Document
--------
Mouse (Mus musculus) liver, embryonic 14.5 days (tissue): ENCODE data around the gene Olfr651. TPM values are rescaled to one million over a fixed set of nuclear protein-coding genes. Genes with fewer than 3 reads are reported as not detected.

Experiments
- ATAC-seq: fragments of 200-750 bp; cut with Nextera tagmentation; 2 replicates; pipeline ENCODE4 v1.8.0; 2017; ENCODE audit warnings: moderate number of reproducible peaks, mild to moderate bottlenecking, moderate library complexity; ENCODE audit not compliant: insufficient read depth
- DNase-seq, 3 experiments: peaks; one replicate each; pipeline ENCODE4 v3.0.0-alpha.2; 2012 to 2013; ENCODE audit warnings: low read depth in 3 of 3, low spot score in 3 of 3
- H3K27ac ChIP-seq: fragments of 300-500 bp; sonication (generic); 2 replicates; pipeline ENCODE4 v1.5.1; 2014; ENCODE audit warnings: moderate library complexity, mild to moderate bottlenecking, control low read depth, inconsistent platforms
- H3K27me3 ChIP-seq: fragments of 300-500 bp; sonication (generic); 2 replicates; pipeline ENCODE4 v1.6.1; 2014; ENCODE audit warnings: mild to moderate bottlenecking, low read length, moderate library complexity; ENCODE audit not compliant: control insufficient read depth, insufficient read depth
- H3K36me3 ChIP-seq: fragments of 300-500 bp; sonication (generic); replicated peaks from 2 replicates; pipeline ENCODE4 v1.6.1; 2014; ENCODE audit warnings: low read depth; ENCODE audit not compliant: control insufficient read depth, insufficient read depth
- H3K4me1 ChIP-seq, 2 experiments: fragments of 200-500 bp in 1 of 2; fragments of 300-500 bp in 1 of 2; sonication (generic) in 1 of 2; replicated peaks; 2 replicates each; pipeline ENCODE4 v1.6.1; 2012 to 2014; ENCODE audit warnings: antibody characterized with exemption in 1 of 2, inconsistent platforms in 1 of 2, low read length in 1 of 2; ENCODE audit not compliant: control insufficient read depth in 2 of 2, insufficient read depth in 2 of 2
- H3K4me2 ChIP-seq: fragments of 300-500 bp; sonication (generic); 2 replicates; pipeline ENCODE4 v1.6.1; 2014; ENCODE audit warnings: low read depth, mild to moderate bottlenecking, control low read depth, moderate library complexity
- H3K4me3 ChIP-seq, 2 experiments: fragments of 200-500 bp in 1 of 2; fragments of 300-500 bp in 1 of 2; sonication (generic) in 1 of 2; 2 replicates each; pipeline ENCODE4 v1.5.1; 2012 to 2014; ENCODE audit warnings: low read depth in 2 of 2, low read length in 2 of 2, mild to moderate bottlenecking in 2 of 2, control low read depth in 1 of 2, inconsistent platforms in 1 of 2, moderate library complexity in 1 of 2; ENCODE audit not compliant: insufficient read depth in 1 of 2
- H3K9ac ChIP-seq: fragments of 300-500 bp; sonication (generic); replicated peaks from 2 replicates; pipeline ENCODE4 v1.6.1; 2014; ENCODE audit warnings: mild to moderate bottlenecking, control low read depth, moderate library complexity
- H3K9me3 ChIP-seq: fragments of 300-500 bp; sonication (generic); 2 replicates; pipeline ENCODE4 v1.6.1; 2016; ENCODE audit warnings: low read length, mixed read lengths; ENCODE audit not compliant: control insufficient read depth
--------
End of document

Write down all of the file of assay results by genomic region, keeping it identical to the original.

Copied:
Mouse (Mus musculus) liver, embryonic 14.5 days (tissue): ENCODE data around the gene Olfr651. TPM values are rescaled to one million over a fixed set of nuclear protein-coding genes. Genes with fewer than 3 reads are reported as not detected.

Experiments
- ATAC-seq: fragments of 200-750 bp; cut with Nextera tagmentation; 2 replicates; pipeline ENCODE4 v1.8.0; 2017; ENCODE audit warnings: moderate number of reproducible peaks, mild to moderate bottlenecking, moderate library complexity; ENCODE audit not compliant: insufficient read depth
- DNase-seq, 3 experiments: peaks; one replicate each; pipeline ENCODE4 v3.0.0-alpha.2; 2012 to 2013; ENCODE audit warnings: low read depth in 3 of 3, low spot score in 3 of 3
- H3K27ac ChIP-seq: fragments of 300-500 bp; sonication (generic); 2 replicates; pipeline ENCODE4 v1.5.1; 2014; ENCODE audit warnings: moderate library complexity, mild to moderate bottlenecking, control low read depth, inconsistent platforms
- H3K27me3 ChIP-seq: fragments of 300-500 bp; sonication (generic); 2 replicates; pipeline ENCODE4 v1.6.1; 2014; ENCODE audit warnings: mild to moderate bottlenecking, low read length, moderate library complexity; ENCODE audit not compliant: control insufficient read depth, insufficient read depth
- H3K36me3 ChIP-seq: fragments of 300-500 bp; sonication (generic); replicated peaks from 2 replicates; pipeline ENCODE4 v1.6.1; 2014; ENCODE audit warnings: low read depth; ENCODE audit not compliant: control insufficient read depth, insufficient read depth
- H3K4me1 ChIP-seq, 2 experiments: fragments of 200-500 bp in 1 of 2; fragments of 300-500 bp in 1 of 2; sonication (generic) in 1 of 2; replicated peaks; 2 replicates each; pipeline ENCODE4 v1.6.1; 2012 to 2014; ENCODE audit warnings: antibody characterized with exemption in 1 of 2, inconsistent platforms in 1 of 2, low read length in 1 of 2; ENCODE audit not compliant: control insufficient read depth in 2 of 2, insufficient read depth in 2 of 2
- H3K4me2 ChIP-seq: fragments of 300-500 bp; sonication (generic); 2 replicates; pipeline ENCODE4 v1.6.1; 2014; ENCODE audit warnings: low read depth, mild to moderate bottlenecking, control low read depth, moderate library complexity
- H3K4me3 ChIP-seq, 2 experiments: fragments of 200-500 bp in 1 of 2; fragments of 300-500 bp in 1 of 2; sonication (generic) in 1 of 2; 2 replicates each; pipeline ENCODE4 v1.5.1; 2012 to 2014; ENCODE audit warnings: low read depth in 2 of 2, low read length in 2 of 2, mild to moderate bottlenecking in 2 of 2, control low read depth in 1 of 2, inconsistent platforms in 1 of 2, moderate library complexity in 1 of 2; ENCODE audit not compliant: insufficient read depth in 1 of 2
- H3K9ac ChIP-seq: fragments of 300-500 bp; sonication (generic); replicated peaks from 2 replicates; pipeline ENCODE4 v1.6.1; 2014; ENCODE audit warnings: mild to moderate bottlenecking, control low read depth, moderate library complexity
- H3K9me3 ChIP-seq: fragments of 300-500 bp; sonication (generic); 2 replicates; pipeline ENCODE4 v1.6.1; 2016; ENCODE audit warnings: low read length, mixed read lengths; ENCODE audit not compliant: control insufficient read depth